By Bobby Harrison
Daily Journal Jackson Bureau
JACKSON – The Mississippi House, which in recent years has made full funding of public education a priority, passed an education budget Tuesday that is about $120 million shy of full funding.
Tuesday began the process in which both chambers take up bills to fund the $13 billion state budget. The process is scheduled to be completed in late March or early April.
Education at full funding levels accounts for more than $2 billion of the total state budget. House Education Committee Chairman Cecil Brown, D-Jackson, said the House leadership still supports full funding and hopes to achieve that goal before the session ends.
But the House chose not to make a statement on full funding for education early because of the uncertainty in the budget process.
That uncertainty could prove to be a positive for the state's budget situation. Later in the session, the legislative leadership hopes to raise the revenue estimate, which would mean more money to appropriate for education and other priorities.
In recent months, thanks in part to the rebuilding after the devastation of Hurricane Katrina, revenue collections have come in much higher than expected, making it likely that the revenue estimate will be raised.
“What we did today was pass a skeleton budget,” said Rep. Jamie Franks, D-Mooreville. “What we are going to do later in the process is put as much money as possible toward public education.
“We are going to get as close as possible to full funding and hope we can provide full funding. Our priorities will be education and funding the increases in the health insurance premiums for state employees and teachers.”
In past years, the House has tried to pass full funding early in the session, saying it should be a priority and that it shouldn't have to to compete with other programs for money late in the session. The Senate and Gov. Haley Barbour have said in past years the state could not afford full funding. Last year the fight over education funding stopped the budgeting process, and legislators had to adopt a budget in special session.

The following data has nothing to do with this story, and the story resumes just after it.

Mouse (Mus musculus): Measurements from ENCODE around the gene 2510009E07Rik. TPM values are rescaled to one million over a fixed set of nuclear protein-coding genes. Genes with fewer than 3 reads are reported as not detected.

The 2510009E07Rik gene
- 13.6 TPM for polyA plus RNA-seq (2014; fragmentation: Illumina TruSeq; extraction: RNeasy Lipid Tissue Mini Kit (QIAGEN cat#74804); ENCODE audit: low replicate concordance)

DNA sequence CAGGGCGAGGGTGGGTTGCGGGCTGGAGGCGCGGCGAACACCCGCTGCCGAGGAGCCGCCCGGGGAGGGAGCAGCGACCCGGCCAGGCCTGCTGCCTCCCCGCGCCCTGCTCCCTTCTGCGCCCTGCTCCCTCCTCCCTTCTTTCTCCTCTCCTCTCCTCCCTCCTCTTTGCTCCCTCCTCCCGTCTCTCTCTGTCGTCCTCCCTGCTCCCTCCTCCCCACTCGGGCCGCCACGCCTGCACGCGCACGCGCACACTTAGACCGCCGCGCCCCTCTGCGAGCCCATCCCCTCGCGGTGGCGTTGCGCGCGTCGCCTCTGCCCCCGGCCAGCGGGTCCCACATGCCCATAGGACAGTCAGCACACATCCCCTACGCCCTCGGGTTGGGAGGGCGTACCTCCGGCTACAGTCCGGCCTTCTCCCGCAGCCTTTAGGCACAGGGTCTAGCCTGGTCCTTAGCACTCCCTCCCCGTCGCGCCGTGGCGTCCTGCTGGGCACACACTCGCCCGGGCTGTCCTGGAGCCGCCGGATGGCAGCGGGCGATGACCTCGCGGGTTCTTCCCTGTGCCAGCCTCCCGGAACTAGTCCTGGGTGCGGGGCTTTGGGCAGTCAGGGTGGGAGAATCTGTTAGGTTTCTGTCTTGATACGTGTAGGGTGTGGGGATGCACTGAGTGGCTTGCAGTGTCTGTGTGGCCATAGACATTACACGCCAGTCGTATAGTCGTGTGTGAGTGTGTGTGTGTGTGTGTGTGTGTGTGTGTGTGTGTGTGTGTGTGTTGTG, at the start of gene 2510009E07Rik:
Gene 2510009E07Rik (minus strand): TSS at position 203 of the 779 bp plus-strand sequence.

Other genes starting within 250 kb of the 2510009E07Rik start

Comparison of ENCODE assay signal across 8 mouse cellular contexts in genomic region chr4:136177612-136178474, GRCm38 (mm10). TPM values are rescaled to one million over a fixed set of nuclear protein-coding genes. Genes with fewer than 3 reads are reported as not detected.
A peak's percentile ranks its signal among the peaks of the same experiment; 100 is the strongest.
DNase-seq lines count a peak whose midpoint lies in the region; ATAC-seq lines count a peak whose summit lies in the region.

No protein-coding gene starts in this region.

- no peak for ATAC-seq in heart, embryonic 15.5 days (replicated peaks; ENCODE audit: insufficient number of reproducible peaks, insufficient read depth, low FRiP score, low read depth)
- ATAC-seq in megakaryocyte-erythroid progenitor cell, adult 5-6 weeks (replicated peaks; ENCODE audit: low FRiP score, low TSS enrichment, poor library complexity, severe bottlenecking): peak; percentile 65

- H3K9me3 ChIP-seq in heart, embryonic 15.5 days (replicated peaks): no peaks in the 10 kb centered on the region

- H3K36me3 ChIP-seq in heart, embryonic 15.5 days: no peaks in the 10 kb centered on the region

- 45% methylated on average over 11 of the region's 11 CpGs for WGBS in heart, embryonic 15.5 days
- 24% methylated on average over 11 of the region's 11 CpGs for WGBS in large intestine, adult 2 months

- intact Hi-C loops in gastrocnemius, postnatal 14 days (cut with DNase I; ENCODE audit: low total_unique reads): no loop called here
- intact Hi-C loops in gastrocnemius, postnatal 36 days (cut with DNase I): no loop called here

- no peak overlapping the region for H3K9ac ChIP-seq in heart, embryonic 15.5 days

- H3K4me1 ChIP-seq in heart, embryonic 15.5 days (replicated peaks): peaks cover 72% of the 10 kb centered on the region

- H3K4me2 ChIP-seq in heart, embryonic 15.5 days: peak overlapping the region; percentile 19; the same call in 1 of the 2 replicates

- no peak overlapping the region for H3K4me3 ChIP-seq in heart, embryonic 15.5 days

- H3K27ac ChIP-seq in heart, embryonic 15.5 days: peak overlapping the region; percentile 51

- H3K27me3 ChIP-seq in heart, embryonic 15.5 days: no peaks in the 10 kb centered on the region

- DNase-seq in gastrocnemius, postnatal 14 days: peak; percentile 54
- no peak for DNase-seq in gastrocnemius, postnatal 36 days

For the past two years, legislators have not fully funded education.
Other budget issues
Even with revenue coming in at a much improved rate this year, it still could be difficult to provide full funding for education. All agree there are other needs, such as providing enhanced funding for higher education, which has been cut in recent years, and a pay raise for state employees, who have had only one increase since 2000.
The House has passed language to provide an across-the-board raise of $1,000 for two consecutive years. Sen. Terry Burton, R-Newton, a key member of the Appropriations Committee, said the Senate would propose raises of 5 percent for university and community college faculty and a minimum raise of $1,200 for other state employees.
The state College Board is asking for 5 percent pay raises for faculty for three consecutive years. Tom Meredith, commissioner of higher education, said the multi-year raise is needed to make up for past years when faculty did not receive any increase.
As a result of those years with no increase, he has said, universities have lost faculty and are having a difficult time replacing them.
“We are getting a lot of positive feedback that everyone is going to be attentive to higher education needs this year,” Meredith said Tuesday. “The revenue is still looking good. We are optimistic.”
Contact Bobby Harrison at (601) 353-3119 or firstname.lastname@example.org